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The Greatest Trick Aubrey Graham Ever Pulled Was Convincing The World That Drake Exists

Cracking the biggest conspiracy in Canadian rap music

This week, we — as a people — received the greatest gift we could possibly ask for: cold, hard footage of Drake doing improv.

The clip is short and abundantly sweet, as wee baby Aubs shouts "Yes, and..." to the high heavens, supporting his scene partner with the finesse of an expert act-or. Which he is, lest we forget his work as Jimmy Brooks on Degrassi, his dramatic turns in videos like "Hold On We’re Going Home," and all those SNL appearances.

Yes, Aubrey Graham can act. And not just can — he does, beautifully. He'd like to do it more, too: "I can’t wait to get back into acting. No one ever asks me to do movies," he lamented last year. His intentions to take on new characters are very real — after he’s done playing the greatest character of all.

The talented Mr. Graham has played the role of "Drake" to the hilt for a decade, participating in enough drama for a Hamlet or a Macbeth. Before that, he honed his thespian craft on the stage of a Canadian teen drama, learning how to build a persona that was humble, compelling, complicated, and flawed. As Jimmy Brooks, Graham was the victim of a shooting at the hands of a kid named Rick, then spent the next few seasons overcoming all the corresponding obstacles before ending his turn on the series with an engagement. Through all those trials and tribulations and ups and downs, there was one constant: Aubrey Graham, great Canadian actor and arguably one of the greatest actors of all time.

Drake The Character™ tops the role of Degrassi Jimmy in every way. He's a man with passion, poise, and a love for the Toronto Raptors that rivals my own love for Canadian-centric conspiracy theories. This "Drake" is a man unto himself. An artist who lets us in, but not deep enough to map out too much of his past without citing lines from his music — or should we say, his dialogue. His persona is cocky, insecure, emotional yet guarded — a classic antihero. He shadow-boxes through rivalries, swoons over love stories, and recites darling sonnets (or: "songs") that he and/or other authors have penned. It's all so true-to-life, you almost believe he's real! What an incredible performance. The gifted player even put Daniel Day-Lewis to shame with his physical transformation, bulking up as though the tiny improviser Toronto once knew was a man he had grown out of.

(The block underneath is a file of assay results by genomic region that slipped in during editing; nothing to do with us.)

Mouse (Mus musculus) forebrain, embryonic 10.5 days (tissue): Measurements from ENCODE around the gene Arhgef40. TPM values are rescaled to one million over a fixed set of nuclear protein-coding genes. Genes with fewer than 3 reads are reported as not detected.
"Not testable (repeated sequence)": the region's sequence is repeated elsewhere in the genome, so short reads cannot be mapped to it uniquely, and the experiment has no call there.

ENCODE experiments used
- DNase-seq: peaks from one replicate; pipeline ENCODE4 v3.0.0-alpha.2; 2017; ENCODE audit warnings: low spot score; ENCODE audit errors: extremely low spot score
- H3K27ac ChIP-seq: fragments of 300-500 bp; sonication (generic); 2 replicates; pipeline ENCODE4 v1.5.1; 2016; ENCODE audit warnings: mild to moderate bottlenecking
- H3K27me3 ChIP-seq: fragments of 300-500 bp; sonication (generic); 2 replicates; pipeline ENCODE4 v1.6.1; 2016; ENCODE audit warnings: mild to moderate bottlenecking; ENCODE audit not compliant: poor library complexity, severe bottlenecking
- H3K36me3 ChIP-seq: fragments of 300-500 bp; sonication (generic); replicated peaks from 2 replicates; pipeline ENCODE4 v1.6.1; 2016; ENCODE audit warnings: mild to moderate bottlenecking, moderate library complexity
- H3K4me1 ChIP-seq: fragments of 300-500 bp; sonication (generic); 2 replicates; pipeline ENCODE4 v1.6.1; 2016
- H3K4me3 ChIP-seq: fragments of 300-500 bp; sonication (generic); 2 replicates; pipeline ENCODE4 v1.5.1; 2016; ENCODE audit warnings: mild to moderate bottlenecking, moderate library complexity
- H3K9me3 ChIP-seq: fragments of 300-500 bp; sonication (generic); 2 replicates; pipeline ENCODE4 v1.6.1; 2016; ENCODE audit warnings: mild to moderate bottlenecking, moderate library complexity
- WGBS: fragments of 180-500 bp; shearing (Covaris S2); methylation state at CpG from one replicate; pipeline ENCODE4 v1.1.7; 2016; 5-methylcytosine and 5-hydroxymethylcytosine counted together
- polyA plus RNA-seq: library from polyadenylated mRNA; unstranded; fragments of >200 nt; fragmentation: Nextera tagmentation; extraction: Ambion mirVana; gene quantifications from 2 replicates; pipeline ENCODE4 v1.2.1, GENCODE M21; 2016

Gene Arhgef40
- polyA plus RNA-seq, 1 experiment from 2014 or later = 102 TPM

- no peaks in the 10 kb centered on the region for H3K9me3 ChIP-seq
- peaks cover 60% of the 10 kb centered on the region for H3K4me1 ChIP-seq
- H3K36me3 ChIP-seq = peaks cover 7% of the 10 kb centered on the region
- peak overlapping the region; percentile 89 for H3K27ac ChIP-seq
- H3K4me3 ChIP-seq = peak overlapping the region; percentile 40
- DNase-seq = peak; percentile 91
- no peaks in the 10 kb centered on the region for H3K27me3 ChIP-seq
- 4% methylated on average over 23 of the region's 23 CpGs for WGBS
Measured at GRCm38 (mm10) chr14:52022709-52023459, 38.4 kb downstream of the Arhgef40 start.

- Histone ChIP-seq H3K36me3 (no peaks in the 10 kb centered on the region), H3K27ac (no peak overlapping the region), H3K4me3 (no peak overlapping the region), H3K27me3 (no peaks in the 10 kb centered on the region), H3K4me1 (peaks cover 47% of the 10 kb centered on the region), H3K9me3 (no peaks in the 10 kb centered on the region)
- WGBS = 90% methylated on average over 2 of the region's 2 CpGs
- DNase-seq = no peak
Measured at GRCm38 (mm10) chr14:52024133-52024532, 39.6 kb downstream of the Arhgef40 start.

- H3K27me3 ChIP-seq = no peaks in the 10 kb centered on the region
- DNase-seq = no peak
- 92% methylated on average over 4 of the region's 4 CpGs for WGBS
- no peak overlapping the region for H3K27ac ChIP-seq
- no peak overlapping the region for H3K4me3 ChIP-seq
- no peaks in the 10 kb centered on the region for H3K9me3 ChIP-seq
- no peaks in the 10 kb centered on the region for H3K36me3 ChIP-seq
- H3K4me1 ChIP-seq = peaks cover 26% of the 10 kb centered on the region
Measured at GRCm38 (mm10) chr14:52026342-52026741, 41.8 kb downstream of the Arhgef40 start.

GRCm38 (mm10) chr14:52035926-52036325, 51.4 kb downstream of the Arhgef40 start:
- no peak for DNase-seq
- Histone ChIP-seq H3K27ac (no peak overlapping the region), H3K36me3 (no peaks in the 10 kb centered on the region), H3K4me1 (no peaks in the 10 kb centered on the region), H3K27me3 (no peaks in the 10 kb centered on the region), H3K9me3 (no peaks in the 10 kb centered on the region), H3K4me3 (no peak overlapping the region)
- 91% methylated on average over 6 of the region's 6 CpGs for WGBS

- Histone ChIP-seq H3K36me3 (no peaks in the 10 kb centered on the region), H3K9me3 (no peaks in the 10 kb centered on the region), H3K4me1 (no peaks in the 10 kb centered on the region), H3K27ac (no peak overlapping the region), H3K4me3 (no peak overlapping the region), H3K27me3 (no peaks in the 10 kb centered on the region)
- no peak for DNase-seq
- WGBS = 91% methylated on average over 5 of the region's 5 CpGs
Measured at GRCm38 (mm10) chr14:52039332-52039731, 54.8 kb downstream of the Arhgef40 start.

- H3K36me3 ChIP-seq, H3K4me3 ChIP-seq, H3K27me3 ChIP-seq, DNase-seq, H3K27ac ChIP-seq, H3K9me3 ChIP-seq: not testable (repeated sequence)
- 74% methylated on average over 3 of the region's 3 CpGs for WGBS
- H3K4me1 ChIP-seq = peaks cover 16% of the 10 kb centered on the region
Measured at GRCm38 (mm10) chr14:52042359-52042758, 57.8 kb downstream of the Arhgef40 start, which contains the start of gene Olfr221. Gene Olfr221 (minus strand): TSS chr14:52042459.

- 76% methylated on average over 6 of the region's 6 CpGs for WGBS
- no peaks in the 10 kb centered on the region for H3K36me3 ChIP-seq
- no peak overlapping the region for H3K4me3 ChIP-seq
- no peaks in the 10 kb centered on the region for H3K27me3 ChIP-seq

But no. Aubrey Graham has always been that man. He is that man. He will forever be that man. And that man is an actor, one whose greatest role so far is Drake.

Really, we should have known this all along. His early music videos delivered to us images of a young man vying for genre credibility, before moving on to footage of our protagonist working at Shopper’s Drug Mart and recreating his own version of Scarface. Then, to peacock his range, Drake slipped into comedy, mastering beginners-level sweater choreography and using talk show appearances to cement his position as one of the most earnest and affable musicians in the game. In short, he was a walking acting reel. And he’s been giving us hints the whole time.

Remember "HYFR”? That 2012 video began with images of a teeny little Aubrey dancing like few of us can, all while knowing which camera to face and how to steal the show. His knack for showmanship transcends decades. To perform, for him, was like breathing air, even at the tender age of 13.

But we didn’t notice. Instead, we framed Drake — his beloved and most applauded creation — as a guy who just seemed good at everything. We wrote about him and questioned him and gazed upon him like a god among men, forgetting that we met Aubrey Graham as an actor before meeting him as a musician.

In a way, the confusion is all his fault. Had Graham not been such a consummate professional — had he not built up the myth of Drake so tall that only the CN Tower could be his throne — we’d have grown tired of his rapping creation years ago and allowed Aubs to be free. But no. He's too good an actor to let that happen.

So now he begs for movie roles and pines to be on a different type of stage. He shaves his beard to get into character and complains that he’s not being offered good parts. He no longer runs from his past, but cites it mercilessly, performing the low-key equivalent of standing atop a table and shouting, "My name is Aubrey, and I can be anyone!"

You think it was an accident that we were reminded this week of his comedic abilities? That he sat across from Martin Short and played the straight man to Jiminy Glick? How dare you. No, finally — finally — we’ve reconnected with Aubrey Graham the actor. We’re recognizing the genius behind this century’s Olivier, the Daniel Day-Lewis for a generation that thinks the other Daniel Day-Lewis needs to relax. And are you surprised that it's all a beautifully performed act? Come on: No man can truly claim sorrow while Photoshopping themselves onto Toronto’s most recognizable landmark. At least not while wearing such a comfy coat.